Frustrated with "bad days"

Discussion in 'Trumpet Discussion' started by Ayukawa, May 7, 2015.

  1. Ayukawa

    Ayukawa New Friend

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    I regularly have days when for some reason, I just can't play worth a damn. Trying to play soft results in nothing coming out of the horn, and when I get it to make a sound it's a very awful airy and buzzy sound. If I'm just practicing normally, I tend to get frustrated and put the trumpet away for the night. Unfortunately, this has happened at more than one rehearsal, and even during a concert.

    I don't feel that on this "off nights" I'm doing anything differently, and have no real explanation for why it happens. Does anybody have ideas as to what causes this horrible sound and/or ability to play softly and relaxed? Perhaps a suggestion as to how to remedy or avoid it?
     
  2. trumpetsplus

    trumpetsplus Fortissimo User

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    I am sorry to hear this. sethoflagos started a thread recently on the exact opposite syndrome and I offered this blog entry A ?Bad Trumpet Day?

    Also be aware of this quote: Quote from Ann Petry

    One of the big differences between recreational players and professional players is that professional players have to learn to hide their feelings and be able to play well no matter what is going on in the rest of their life.
     
  3. Dennis78

    Dennis78 Fortissimo User

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    Most of the time before noon is bad for me so I just play what I can for as long as I can and try again later, I always seem to play better when performing even in early concerts. Maybe it's a head thing
     
  4. Tomaso

    Tomaso Pianissimo User

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    For me, bad horn days always follow too long a practice session the day before. Your lips are trying to tell you something.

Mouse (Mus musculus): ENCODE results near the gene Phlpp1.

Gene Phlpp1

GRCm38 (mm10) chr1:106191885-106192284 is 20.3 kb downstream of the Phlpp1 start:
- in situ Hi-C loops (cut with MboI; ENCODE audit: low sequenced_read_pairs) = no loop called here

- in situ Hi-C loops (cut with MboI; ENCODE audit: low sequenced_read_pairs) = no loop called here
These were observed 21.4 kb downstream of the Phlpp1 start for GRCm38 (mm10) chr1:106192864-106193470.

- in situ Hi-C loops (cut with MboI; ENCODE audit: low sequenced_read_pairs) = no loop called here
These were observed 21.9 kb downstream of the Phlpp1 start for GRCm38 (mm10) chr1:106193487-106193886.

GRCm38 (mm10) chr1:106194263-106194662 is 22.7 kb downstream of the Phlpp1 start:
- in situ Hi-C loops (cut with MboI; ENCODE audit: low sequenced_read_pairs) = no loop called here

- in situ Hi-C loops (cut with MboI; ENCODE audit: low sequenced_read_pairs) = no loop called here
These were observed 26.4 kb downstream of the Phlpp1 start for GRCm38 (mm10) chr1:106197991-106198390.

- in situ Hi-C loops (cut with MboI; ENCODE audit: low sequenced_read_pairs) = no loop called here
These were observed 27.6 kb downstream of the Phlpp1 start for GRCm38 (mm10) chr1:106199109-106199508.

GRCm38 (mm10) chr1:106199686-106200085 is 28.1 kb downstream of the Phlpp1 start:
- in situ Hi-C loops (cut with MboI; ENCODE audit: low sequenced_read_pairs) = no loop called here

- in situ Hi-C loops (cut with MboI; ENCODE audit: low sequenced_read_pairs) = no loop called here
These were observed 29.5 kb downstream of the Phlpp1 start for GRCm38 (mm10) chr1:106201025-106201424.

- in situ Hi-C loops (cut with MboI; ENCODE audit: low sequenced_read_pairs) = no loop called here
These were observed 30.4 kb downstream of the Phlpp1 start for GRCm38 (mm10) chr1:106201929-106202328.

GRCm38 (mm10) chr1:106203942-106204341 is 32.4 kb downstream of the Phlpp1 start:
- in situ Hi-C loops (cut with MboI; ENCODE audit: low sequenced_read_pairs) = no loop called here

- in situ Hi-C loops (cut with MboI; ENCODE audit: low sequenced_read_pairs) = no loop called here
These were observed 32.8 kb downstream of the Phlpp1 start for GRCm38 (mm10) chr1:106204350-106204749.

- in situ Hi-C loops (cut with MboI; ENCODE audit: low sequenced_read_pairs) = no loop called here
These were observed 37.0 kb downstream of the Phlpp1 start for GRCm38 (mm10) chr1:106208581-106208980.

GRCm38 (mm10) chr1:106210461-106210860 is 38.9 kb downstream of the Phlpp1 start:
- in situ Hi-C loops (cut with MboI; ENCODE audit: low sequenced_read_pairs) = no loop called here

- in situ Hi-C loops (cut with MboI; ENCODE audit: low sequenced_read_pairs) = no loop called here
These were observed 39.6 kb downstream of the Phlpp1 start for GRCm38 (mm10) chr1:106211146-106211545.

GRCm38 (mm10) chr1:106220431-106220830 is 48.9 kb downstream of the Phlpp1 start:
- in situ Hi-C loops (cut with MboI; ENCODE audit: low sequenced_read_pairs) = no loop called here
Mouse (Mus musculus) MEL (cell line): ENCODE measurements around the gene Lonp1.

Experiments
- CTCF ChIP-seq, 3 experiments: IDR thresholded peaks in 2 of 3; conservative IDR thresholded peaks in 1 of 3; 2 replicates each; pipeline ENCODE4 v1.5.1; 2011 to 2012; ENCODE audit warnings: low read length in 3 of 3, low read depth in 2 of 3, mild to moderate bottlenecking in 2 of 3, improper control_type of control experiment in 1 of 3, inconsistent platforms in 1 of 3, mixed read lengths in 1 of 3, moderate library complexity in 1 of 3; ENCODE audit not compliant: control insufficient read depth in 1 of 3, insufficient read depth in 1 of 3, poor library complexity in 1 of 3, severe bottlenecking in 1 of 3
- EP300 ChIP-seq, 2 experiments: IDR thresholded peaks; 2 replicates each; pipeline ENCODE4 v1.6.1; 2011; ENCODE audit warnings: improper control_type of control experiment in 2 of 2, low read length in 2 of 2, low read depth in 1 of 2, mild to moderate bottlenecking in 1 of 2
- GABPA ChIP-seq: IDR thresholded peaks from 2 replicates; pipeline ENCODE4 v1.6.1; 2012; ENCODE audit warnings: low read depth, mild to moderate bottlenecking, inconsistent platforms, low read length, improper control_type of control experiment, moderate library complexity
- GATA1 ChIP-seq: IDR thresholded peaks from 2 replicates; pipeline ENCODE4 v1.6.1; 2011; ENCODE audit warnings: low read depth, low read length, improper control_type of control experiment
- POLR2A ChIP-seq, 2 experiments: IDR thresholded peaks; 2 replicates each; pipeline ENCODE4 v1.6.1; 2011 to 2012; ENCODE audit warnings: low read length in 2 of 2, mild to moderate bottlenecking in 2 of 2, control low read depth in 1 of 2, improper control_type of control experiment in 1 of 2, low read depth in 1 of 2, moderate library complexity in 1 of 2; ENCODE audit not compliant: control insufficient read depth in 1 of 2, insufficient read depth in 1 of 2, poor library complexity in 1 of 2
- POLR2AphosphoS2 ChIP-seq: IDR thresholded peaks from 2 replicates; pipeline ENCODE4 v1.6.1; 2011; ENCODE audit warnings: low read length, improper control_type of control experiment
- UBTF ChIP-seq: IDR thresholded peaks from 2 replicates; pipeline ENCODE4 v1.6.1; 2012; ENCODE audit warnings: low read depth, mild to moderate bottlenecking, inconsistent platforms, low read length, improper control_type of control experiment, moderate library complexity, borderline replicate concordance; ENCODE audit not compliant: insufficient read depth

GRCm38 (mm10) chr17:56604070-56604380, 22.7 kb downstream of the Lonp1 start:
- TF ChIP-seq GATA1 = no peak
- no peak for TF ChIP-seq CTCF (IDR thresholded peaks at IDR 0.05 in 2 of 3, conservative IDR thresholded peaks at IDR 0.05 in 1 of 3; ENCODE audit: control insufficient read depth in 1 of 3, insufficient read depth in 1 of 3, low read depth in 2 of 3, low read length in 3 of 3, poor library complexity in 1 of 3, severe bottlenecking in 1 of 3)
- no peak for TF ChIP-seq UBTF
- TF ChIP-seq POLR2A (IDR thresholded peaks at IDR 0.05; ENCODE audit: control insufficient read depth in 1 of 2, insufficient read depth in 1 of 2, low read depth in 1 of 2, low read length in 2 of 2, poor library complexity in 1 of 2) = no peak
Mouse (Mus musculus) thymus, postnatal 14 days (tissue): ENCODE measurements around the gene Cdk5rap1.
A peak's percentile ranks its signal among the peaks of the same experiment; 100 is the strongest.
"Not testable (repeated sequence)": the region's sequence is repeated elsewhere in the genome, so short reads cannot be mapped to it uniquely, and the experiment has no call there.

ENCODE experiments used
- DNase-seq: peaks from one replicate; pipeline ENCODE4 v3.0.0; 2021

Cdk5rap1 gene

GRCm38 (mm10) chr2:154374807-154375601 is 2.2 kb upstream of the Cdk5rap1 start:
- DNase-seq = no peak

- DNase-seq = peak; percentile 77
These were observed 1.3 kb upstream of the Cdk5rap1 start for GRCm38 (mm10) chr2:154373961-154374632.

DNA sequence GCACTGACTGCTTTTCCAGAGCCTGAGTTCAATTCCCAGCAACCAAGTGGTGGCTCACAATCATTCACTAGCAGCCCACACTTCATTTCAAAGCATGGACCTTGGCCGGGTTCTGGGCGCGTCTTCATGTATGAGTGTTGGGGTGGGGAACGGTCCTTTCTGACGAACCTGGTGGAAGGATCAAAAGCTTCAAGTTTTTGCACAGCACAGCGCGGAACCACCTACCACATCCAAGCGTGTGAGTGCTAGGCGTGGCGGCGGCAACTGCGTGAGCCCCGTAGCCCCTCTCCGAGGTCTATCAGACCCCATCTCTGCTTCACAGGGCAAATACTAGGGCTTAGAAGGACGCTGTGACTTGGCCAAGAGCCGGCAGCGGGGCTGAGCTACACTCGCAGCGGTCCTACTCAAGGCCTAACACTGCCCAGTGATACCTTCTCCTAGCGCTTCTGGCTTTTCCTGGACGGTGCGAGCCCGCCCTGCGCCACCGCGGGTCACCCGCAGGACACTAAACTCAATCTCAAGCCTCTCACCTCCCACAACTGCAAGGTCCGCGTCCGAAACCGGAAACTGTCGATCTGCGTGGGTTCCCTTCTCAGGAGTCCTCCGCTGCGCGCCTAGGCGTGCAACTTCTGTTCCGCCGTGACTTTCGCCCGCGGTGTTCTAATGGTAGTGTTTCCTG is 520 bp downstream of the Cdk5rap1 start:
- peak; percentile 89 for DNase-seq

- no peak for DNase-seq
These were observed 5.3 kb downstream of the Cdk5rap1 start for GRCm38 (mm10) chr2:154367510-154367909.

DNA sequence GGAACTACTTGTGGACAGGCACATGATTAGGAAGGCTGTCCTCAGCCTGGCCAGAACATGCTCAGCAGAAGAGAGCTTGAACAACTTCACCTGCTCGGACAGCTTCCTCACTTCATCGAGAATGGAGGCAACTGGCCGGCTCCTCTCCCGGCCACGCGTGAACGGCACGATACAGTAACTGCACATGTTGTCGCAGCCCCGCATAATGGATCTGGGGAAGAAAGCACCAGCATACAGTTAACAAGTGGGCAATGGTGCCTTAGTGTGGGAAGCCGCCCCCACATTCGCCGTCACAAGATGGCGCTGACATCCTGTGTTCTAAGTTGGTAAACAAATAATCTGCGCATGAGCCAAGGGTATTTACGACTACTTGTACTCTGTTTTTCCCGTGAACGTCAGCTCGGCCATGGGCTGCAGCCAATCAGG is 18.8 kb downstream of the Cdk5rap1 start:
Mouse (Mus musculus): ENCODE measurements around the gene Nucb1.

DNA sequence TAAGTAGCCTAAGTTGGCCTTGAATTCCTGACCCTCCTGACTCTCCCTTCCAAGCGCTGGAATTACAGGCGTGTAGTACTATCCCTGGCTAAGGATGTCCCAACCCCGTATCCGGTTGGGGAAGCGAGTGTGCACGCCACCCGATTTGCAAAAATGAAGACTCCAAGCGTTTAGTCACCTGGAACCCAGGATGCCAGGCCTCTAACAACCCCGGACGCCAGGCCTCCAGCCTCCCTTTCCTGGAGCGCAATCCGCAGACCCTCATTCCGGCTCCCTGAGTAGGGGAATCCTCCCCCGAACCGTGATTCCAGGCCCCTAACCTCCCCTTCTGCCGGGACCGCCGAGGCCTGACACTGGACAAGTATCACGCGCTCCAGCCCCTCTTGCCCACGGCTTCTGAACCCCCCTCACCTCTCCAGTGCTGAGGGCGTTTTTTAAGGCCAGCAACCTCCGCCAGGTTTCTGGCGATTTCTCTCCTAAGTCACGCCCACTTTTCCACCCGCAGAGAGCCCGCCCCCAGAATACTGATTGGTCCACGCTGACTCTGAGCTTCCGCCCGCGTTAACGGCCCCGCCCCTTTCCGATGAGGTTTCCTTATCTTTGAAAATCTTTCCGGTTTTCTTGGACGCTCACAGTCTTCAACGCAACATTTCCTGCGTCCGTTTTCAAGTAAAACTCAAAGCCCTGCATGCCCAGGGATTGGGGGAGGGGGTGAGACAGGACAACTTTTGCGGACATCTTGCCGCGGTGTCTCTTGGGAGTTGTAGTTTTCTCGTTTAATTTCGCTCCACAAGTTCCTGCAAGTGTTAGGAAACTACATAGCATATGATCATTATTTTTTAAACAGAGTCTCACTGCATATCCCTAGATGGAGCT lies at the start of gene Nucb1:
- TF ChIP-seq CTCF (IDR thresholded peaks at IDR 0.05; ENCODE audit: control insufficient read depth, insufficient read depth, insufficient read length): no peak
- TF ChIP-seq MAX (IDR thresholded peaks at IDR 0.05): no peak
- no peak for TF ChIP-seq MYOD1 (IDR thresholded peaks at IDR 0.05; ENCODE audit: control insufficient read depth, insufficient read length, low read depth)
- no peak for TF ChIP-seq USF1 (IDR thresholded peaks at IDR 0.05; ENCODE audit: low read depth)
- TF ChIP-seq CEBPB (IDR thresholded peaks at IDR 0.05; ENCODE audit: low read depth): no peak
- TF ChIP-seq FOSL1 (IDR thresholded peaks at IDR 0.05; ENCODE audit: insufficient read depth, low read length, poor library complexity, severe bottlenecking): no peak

Listen to them!
     
  5. trickg

    trickg Utimate User

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    Ayukawa, how developed are you as a player? How long have you been playing, and how proficient are you? It might not seem relevant, but the less developed your chops are (which in turn is partially related to how long you've been playing and how proficient you are overall) can play a role in how consistent you are from day to day.

    Without hearing or seeing you play, I'd submit that your chops are not too focused on their own, which in turn causes you to use a bit too much pressure, and that in turn causes the inconsistency due to day to day changes in your lips brought on by the use of excessive pressure.

    Anymore I don't force it. After almost 34 years on the horn, I'll still have days where it's just not coming together, and the smartest thing I can do when that happens is to put the horn in the case and go do something else. With that said, when I'm practicing consistently from day to day, my off days are drastically fewer and further between, and my overall level of consistency evens out - even a bad day isn't necessarily "bad" - it's just bad for me.
     
  6. Ayukawa

    Ayukawa New Friend

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    I'm still trying to "come back" from 15 year hiatus. I've been playing again for just about a year now. My range right now is still absolutely horrible, topping out at a solid 4th space E, which is a different frustration altogether.

    I'll openly admit that between my work schedule and other obligations, my practice discipline has been VERY bad. I'm sure that's a big part of my range, endurance, and consistency problems. I'd just love to know what it is I'm doing wrong that makes me completely unable to play every once in a while.
     
  7. Vulgano Brother

    Vulgano Brother Moderator Staff Member

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    I'll ditto Patrick about the need to know a bit more about how long you've been playing, what groups you play in, what you practice and how much. Do you have a teacher? If you don't have a teacher, the quickest way to get a diagnosis and the steps to the cure is through a lesson with a good teacher, even if it is only one. Good teachers can spot what we are doing wrong far more quickly and accurately than anyone over the internet.